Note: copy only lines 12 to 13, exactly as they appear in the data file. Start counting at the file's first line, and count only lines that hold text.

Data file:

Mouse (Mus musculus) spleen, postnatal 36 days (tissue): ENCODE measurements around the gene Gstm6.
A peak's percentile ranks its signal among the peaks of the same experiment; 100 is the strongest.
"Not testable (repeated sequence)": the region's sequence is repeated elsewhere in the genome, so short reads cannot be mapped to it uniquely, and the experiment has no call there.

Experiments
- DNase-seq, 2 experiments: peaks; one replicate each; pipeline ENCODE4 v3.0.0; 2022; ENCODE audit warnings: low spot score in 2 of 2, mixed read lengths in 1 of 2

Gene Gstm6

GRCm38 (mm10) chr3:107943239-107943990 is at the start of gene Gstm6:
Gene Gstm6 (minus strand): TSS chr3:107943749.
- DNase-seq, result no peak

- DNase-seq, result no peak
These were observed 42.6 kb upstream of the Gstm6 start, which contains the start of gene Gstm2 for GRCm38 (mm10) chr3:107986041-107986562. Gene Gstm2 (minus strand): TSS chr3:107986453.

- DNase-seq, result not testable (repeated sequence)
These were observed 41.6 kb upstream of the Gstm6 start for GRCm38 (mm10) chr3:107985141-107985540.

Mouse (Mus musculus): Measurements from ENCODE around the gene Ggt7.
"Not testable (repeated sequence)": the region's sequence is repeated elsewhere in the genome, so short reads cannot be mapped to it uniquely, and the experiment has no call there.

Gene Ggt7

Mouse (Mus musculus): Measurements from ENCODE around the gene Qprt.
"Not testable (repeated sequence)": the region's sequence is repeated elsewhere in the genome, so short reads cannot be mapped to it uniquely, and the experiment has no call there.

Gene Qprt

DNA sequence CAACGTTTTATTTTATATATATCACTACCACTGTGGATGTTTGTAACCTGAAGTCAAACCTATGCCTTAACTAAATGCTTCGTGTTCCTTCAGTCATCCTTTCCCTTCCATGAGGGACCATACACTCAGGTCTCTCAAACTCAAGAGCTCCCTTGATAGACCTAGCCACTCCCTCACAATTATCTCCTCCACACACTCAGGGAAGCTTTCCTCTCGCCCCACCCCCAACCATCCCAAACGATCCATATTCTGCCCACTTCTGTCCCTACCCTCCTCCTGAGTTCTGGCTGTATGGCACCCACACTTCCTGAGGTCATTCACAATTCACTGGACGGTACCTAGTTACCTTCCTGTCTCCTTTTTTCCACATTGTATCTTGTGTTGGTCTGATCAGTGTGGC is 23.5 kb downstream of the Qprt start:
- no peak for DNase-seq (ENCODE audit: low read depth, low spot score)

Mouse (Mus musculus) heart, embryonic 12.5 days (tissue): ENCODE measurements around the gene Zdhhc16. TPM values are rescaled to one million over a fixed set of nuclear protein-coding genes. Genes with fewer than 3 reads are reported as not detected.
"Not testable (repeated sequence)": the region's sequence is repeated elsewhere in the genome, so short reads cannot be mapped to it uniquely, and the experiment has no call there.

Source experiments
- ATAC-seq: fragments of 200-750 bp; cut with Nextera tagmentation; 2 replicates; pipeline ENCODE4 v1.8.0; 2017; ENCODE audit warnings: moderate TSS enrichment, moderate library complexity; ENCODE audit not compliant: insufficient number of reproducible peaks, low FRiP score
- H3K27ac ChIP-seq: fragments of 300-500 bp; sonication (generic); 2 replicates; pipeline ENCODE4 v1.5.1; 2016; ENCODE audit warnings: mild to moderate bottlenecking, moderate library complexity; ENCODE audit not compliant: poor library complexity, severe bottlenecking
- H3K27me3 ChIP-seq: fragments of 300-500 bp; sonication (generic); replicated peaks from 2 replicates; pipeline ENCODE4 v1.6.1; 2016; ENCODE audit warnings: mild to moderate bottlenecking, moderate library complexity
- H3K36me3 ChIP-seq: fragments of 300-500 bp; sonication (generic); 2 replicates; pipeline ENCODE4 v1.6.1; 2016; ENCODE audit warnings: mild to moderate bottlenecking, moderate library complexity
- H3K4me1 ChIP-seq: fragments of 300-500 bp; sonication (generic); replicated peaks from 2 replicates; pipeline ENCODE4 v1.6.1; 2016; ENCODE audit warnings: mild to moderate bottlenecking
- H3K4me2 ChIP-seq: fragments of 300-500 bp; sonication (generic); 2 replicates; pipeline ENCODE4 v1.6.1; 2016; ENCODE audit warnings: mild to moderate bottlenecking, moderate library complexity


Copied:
- DNase-seq, result not testable (repeated sequence)
These were observed 41.6 kb upstream of the Gstm6 start for GRCm38 (mm10) chr3:107985141-107985540.